Skyrim (Nintendo Switch) Review

Skyrim may very well be the game we send aliens to express who we are as a species. Players can’t seem to get enough of this game. It’s been ported to just about every console and will probably get ported to refrigerators or some other ridiculous appliance. What’s not ridiculous though is a Switch port.

Bethesda is bringing some of their most popular titles to Nintendo’s exceptionally well-performing portable hybrid. For a console that’s main appeal is a fantastic Zelda and an amazing Mario title, those looking for something more traditional will have something to play. From a marketing perspective, it just makes sense. Switch players are loving their systems and there is a fervor when it comes to expanding that library.

Here’s the thing, Skyrim to go is exactly what players expect. It runs pretty well on portable mode and it’s a game that is certainly easy to pick up and play for a few hours. Being able to just laze about on the couch and explore Skyrim’s snow-covered peaks is an extreme level of relaxation. Need to take a bathroom trip? The adventure doesn’t have to stop, but it really should, nothing would be worse than a Switch swimming in a toilet.

Skyrim Skybox Switch

Auroras actually can’t be seen with the naked eye, it actually just looks like a glow. I see them from my backyard now in Alaska.

Playing Skyrim on the Switch though made some of my qualms with the system more apparent. The analog sticks just don’t feel proper. Clicking A to pick up things feels really weird when I’m so used to using the bottom face button on every other console. Also, I really wish there was a way to change the sensitivity of the analog sticks. Buttons can be remapped though, which is a huge advantage when it comes to player choice.

Performance is actually pretty solid. The Switch is definitely a weaker console than its competition, but that doesn’t stop Skyrim looking great most of the time. There can be a few visual hiccups here and there and the game’s draw distance feels smaller to me (though that may not actually be correct), but other than that it runs well in either mode.

Since it is a Nintendo system, there is Amiibo support, which if using Zelda Amiibo has a chance to unlock Zelda-themed equipment. All other Amiibo currently just drop chests with minor rewards. Having officially made Zelda items does make it feel more like a Nintendo game, but at the end of the day modders have been using the Master Sword in Skyrim since shortly after launch. Still can make for a fun time though for Zelda fans and I hope Bethesda patch in some more items for other Amiibo lines.

Oddly enough, there are also motion controls using the Joy-Con as two separate pieces. Swinging them can activate attacks, but there seemed to be a slight delay for me, making it a novelty at best. It is pretty cool to have a fully functioning RPG that has the option though. It’s just not enough for me to even consider using it over the traditional buttons.

Skyrim Switch questWhat’s amazing is how relevant Skyrim has managed to be. The original release came out in 2011 and it’s gotten awesome mods on PC, an HD remaster and is launching on VR consoles (which may actually push me into getting a PSVR). I think the core of what makes Skyrim so appealing though is the breadth of player expression baked into the game.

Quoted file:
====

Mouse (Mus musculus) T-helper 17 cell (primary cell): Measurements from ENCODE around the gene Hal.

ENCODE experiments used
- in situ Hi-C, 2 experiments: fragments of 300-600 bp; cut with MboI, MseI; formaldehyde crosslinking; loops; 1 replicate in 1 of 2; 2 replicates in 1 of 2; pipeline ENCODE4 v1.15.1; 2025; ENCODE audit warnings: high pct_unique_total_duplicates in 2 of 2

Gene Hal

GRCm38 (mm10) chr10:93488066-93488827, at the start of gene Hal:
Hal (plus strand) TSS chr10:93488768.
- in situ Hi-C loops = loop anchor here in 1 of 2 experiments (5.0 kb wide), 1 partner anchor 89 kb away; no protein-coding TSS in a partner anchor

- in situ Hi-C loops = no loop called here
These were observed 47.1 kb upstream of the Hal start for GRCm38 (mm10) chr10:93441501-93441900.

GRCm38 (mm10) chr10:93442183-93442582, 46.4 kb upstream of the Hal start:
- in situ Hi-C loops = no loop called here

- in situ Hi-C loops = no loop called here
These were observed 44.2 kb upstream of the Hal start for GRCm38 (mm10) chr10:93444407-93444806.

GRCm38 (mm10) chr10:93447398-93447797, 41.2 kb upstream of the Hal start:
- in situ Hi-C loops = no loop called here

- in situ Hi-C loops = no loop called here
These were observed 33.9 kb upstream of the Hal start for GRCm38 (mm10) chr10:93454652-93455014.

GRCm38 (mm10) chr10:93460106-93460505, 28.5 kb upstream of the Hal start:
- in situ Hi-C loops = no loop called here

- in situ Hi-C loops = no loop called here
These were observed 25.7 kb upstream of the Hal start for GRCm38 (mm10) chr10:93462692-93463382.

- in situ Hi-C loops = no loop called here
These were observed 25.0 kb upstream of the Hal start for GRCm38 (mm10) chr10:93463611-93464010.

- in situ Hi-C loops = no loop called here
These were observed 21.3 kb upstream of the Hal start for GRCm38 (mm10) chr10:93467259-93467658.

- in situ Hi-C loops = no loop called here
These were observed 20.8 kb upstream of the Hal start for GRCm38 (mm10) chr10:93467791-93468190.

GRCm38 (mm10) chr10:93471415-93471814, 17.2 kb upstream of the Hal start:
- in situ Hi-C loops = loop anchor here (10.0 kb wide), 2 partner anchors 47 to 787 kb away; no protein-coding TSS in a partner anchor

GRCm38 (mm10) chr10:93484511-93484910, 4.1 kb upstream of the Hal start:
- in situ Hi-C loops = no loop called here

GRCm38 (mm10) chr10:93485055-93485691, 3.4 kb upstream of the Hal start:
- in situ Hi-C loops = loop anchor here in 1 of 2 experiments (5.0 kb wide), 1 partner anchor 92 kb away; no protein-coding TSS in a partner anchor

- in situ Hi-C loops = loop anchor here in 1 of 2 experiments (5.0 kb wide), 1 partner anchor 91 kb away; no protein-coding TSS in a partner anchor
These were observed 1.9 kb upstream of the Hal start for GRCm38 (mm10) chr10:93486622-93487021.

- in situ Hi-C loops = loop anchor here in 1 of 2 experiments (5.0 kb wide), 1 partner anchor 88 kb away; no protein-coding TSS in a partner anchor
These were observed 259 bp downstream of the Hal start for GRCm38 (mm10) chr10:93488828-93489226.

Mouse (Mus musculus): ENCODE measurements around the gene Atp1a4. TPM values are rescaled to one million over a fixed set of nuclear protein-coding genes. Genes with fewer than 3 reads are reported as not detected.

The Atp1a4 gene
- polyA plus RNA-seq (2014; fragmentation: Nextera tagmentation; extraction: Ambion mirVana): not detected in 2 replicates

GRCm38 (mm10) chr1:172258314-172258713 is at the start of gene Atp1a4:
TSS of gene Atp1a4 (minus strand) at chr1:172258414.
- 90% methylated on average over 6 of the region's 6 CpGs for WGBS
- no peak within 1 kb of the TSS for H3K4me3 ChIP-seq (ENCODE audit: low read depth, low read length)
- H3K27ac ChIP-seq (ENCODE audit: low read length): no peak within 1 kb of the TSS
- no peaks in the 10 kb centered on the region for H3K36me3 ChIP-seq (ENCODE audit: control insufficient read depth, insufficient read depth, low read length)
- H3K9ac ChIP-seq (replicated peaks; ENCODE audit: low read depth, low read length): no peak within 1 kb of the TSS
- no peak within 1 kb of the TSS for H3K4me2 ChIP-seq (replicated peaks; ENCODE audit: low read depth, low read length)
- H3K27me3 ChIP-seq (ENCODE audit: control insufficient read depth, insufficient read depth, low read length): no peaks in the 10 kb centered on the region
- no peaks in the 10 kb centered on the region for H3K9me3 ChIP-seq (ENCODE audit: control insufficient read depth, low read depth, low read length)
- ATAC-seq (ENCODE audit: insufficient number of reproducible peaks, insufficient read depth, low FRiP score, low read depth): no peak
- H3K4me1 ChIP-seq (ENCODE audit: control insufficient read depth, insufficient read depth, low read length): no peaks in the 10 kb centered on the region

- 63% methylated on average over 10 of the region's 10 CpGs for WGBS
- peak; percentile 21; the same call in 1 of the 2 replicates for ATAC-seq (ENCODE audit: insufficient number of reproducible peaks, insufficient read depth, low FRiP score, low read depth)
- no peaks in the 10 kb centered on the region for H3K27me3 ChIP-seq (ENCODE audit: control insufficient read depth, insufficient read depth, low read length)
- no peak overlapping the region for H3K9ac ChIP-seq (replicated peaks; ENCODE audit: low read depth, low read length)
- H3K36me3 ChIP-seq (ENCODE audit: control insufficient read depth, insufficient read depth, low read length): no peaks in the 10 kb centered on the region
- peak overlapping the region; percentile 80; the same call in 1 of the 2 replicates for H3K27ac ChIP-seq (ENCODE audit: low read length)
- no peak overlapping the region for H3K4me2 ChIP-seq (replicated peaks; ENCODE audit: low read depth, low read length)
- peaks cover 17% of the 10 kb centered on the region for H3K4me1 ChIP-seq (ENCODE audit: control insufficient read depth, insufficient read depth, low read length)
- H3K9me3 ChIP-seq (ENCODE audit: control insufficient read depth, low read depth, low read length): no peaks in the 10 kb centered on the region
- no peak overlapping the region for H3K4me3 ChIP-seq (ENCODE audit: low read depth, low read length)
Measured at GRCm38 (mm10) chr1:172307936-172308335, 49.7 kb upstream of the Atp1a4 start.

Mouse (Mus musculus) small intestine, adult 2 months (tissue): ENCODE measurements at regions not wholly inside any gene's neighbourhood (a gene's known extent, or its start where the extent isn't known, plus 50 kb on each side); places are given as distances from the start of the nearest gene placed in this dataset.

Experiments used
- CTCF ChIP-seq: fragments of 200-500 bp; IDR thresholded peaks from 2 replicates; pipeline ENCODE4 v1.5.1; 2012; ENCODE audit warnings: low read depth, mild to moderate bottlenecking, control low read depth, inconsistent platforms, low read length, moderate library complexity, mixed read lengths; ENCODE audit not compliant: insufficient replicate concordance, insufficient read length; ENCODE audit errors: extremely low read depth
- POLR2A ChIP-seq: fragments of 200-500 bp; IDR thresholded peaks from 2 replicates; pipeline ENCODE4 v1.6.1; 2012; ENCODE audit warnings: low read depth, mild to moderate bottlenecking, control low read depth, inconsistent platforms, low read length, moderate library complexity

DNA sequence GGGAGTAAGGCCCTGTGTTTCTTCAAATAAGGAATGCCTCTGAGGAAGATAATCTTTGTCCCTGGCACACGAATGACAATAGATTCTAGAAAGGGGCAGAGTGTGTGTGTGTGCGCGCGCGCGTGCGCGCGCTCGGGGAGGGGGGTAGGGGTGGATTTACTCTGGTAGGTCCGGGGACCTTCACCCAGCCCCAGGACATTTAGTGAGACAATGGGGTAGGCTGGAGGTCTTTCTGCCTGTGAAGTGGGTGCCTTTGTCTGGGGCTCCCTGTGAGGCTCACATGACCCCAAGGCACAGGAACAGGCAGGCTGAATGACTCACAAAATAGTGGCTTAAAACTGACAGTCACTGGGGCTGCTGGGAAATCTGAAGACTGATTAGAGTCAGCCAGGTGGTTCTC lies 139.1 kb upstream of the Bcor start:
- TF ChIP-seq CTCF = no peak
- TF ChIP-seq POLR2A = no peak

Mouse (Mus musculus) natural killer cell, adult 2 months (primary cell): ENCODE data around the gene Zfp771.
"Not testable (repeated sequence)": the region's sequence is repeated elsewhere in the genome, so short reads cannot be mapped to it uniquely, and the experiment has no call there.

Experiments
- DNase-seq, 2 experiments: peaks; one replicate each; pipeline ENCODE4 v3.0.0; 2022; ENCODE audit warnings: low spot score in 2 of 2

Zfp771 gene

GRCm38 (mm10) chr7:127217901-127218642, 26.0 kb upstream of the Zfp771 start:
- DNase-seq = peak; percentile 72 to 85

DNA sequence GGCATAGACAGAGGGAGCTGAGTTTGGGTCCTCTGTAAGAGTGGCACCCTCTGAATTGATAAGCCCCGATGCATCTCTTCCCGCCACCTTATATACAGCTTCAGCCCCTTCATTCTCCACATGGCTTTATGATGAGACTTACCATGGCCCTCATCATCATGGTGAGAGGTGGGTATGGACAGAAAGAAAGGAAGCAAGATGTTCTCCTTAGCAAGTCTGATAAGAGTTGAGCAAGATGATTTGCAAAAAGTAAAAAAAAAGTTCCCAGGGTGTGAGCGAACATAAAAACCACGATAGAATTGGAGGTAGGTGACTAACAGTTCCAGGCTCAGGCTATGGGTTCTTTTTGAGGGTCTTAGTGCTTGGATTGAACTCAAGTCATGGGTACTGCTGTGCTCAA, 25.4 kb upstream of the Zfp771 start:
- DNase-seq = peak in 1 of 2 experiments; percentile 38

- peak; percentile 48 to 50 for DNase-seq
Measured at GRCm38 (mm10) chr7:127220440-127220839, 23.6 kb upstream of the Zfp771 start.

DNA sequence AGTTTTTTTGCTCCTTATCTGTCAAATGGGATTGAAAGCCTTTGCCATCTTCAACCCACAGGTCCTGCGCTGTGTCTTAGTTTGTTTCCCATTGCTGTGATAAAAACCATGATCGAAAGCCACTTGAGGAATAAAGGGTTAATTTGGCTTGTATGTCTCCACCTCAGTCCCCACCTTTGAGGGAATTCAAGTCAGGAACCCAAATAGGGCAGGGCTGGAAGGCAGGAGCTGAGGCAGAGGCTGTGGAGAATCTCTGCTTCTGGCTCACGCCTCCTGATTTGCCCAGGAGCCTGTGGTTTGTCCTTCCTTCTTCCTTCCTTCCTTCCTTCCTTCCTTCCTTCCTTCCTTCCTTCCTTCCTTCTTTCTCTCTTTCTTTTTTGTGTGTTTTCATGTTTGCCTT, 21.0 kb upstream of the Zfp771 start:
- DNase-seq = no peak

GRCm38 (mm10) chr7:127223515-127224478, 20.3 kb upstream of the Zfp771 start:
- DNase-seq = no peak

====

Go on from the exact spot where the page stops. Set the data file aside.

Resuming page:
At the most basic level, players create their own character from a multitude of choices, even if at higher levels most players end up as forces of nature in all aspects. Even simple things like deciding one’s character is a vegetarian and only eating found veggies can make for an exceptional role-playing experience and this is taking place in a single player game. This is all because Skyrim (and most Elder Scroll games for that matter) is built on a complex set of systems. Sometimes that system breaks and shows flying giants, but most of the time it provides a ton of ways for players to express themselves. Players slowly unravel these systems and how they work in tandem with each other. Once learned that player is free to do what they want with that system, making for often unique sessions.

It’s 2017 and I find myself obsessed with Skyrim once more. Now that it’s portable on the Switch, I can take it anywhere, only restricted by battery life. Yes, the Nvidia Shield and many laptops gave us a portable Skyrim, but never has it felt so simple to play on the go to then immediately have it on the TV at a whim. So when we all end up living in colonies on Mars and Gundams are how countries defend themselves, I’ll be playing Skyrim on my PS7. It is this generation’s Doom; it will be ported to everything and we’ll continue to buy it and love it. I can accept this future.

For more information on Skyrim on the Switch, check out the official Nintendo listing. A digital copy was provided for this review.


  • Play a fantastic game on the go
  • Graphically runs solid and smooth
  • Amiibo support, while minor, is super fun


  • Joy-Con controller feels less than ideal
  • Motion Controls lackluster
  • Full price makes it a hard sell


Gameplay - 9
Controls - 8
Music/Sound - 9
Graphics - 9
Replay Value - 10
Most people bleed red. Alex bleeds pixels. Hailing from the deep mountains of WV, land of beautiful landscapes and internet scarceness, Alex can be found writing about games in every sense. Retro games are his life, spending more time with his GBA than his PS4. Drop by one of the social doodads for deep discussions about gaming!

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